svollga: (granat)
I haven't posted here in ages, mostly because I had a very hard-working autumn, and then I felt as I'm unused to posting to several social network sites anymore. Also, my circle here is mostly social justice feeds, and I was a bit tired of thinking about this stuff all the time. I know it's necessary, but sometimes it's so exhausting to care. But I'm back on track now.

Anyway, mostly I just want to talk about what I'm writing right now, and how all I've read so far about representation and stuff is working out. I'm writing a huge, epic novel-length fanfic thing, which is rare for me because I tend to write short stories and novellas. Another rare thing is that usually, my narrative is focused on the main characters, and all the other canon and original characters are just a background functions. But I can't do it in an epic thing with an actual plot, so I'm having a couple of dozens characters running around.
And here comes the representation thing. Because before I got caught in this whole social justice/equality stuff, I would follow the stereotypes. I need a bodyguard? I take a strong big man. I need a rape survivor? A woman or (being in a slash fanfic) a young slight boy. Older men for the authority figures. A good guy to die in a mission heroically saving someone.
Now, I still have the stereotypes in my head. But I also have a stop button. Every time I need a character for some function in the plot, I stop, and I think about which stereotype fits, and then I do any other thing that is stereotypical, or I subvert it. So there's a woman as a chief of security, and another one as a sexually assertive buddy/wingman for a main character (and also his first officer), a big manly man as a rape survivor, and other people in places where the stereotypes don't fit them in. And the best thing about it all? I didn't have to think about in consciously. It's not that I actually stopped and thought about the choice. It was all my brain working somewhere deep, so I just had to think 'who is the security personel in this scene', and I saw not a big manly man, but a blonde curly woman with a mean right hook. Or an Indian beauty with a no-nonsence attitude. Or maybe there was a big strong man, but there weren't only big strong men in security.
Okay, I still have a clingy-going-evil woman, and a leacherous/treacherous man, but I think it's okay because there are enough characters around who aren't following any stereotypical narratives and tropes for those two to exist. Because while I am all for subverting the stereotypes there's another thing going on in the subversive circles that I don't quite like: turning against any character that fits the stereotypical trope even when it's a thing that happens to people. In a fandom that praises the diversity and subversion in there show, there is a lot of annoyance if a victim doesn't fight, but freezes, though there are a lot of people freezing at the assault. A woman showing any 'stereotypically female' weakness is considered 'bad work' because she's stereotypical, though there are women like her. This troubles me, as a 'strong woman' stereotype going circles. So I think this is how this whole representation thing should work: subvert and dissolve stereotypes until they don't exist anymore, and include those very stereotypes in it's tollbox when they are from the real people's life, just see that they aren't overrepresented.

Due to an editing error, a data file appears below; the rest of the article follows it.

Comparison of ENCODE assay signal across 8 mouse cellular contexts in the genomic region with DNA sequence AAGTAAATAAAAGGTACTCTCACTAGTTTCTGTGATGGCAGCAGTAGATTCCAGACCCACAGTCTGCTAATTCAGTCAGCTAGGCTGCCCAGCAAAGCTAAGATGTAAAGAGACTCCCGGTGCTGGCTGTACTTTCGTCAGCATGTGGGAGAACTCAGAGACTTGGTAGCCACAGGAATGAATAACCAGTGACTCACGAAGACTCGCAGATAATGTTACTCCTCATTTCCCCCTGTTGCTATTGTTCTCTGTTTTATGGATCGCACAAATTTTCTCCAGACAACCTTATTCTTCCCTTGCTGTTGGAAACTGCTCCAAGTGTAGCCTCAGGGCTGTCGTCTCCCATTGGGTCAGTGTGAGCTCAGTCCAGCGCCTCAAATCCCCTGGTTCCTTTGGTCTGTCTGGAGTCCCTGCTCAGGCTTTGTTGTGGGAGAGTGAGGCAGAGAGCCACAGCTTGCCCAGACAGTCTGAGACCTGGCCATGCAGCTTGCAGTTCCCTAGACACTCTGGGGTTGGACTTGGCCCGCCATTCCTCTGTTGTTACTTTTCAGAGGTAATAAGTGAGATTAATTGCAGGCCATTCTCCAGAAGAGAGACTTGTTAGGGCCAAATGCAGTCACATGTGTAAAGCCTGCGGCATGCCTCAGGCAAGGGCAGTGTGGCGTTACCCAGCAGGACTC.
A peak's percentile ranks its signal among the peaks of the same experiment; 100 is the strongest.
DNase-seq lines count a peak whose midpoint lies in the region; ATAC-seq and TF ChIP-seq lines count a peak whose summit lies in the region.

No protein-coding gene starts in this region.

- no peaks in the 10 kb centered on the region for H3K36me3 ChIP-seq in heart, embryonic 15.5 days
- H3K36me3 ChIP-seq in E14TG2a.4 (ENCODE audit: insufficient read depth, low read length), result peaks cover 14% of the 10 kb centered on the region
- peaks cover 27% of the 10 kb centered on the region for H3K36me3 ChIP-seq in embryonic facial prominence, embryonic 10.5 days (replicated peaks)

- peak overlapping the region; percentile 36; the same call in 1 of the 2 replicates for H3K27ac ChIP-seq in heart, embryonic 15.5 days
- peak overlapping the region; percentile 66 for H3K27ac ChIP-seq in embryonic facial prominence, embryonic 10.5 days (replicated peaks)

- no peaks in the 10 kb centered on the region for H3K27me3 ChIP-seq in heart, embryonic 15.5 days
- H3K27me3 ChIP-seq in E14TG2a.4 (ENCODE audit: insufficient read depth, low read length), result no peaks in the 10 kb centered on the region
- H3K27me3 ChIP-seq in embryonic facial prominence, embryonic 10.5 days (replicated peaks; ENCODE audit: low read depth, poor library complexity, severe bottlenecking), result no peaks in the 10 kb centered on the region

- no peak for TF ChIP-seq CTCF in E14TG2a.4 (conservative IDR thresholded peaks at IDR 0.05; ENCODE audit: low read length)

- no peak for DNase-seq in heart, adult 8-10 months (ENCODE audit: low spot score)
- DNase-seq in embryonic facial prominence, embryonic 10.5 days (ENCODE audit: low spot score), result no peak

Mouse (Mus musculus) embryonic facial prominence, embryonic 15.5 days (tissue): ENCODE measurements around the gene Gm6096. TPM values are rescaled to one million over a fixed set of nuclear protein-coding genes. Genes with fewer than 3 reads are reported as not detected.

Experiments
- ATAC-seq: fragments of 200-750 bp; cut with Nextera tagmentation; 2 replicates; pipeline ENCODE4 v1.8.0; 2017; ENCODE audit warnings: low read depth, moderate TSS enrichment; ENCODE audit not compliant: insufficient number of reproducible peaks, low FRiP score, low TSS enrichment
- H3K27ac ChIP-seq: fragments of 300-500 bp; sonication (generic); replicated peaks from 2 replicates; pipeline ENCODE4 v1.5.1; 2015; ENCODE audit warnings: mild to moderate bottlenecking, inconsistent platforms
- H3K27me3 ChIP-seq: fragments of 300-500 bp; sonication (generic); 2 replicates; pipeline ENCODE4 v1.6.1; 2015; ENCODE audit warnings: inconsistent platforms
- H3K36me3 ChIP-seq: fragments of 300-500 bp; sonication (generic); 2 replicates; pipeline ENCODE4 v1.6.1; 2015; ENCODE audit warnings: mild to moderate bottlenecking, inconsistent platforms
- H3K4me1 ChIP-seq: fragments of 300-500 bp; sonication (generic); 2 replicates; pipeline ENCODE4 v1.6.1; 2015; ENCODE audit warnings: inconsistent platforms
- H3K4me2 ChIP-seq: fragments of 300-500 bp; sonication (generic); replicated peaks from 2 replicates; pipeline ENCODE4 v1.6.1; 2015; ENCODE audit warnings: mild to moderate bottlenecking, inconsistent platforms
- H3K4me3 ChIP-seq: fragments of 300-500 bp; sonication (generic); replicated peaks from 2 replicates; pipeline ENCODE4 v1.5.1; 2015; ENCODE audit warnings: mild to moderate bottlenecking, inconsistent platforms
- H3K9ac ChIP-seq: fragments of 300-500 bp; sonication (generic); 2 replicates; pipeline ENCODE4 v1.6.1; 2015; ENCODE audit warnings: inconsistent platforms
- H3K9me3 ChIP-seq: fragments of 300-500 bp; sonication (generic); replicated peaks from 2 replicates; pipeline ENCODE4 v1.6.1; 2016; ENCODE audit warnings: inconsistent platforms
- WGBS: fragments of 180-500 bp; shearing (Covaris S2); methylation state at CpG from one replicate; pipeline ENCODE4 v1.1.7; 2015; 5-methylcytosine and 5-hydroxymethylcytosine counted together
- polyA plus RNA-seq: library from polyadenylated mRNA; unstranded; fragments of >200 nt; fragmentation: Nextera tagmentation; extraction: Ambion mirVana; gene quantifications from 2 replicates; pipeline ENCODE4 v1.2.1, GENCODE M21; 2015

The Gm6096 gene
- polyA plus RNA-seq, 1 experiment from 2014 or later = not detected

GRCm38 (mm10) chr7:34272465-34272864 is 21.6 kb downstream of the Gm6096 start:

P.S.: Criminal Minds does all this stuff brilliantly. Can't stop watching.

svollga: (janto)
I've tried my fair share of PoVs in my stories (I even have a couple with very experimental creative decisions like having first and second PoV in one sentence, in every sentence), but lately, I prefer tight third limited PoV.
Mostly, I think it's because third limited comes to me naturally, so it's a first choice. It's comfortable.
I consider it either a choice that gives me most freedom, or an act of creative energy economy/laziness. Third limited gives me an opportunity not to do a lot of stuff I don't want to do: not to explain everything that's going on (because the character can miss something, can have something explained to them in a couple of phrases, or have a 'lightbulb' moment), not to write things I hate to write (fighting and action, mostly), and not to search for a unique first-person voice for the character (it's enough to do it in dialogue). On the other hand, I can still do all this stuff.
Also, third limited is how I usually experience the story I'm watching/reading. I have a character whose storyline is most interesting and/or close for me, whose feelings are the easiest to understand, and follow them. My point of view can change with time. In Torchwood, I started with Gwen, then moved to Tosh, and then, after I've watched Doctor Who, I started seeing things from Jack's PoV. In CoE, my PoV suddenly moved to Ianto, though I find him a difficult character to indentify with because he's a lying liar who lies, and we know so little about him. (And yes, watching CoE from Ianto's PoV is painful.)
It's interesting how this experience reflexts in the choice of PoV in my Whoniverse writing. I use Jack's PoV in stories about the Doctor, Ianto's in stories about him and Jack (except for those where Jack saves/loses him), John Hart's PoV in stories about him and Jack, and so on. Generally, I tend to choose PoV of the character I consider more unsure of the relationship, to have him slowly discover what's going on in the other person's head and between them too, even if the story isn't actually about relationship. (I did the same in my earlier fandoms, so I suppose it's just my thing.)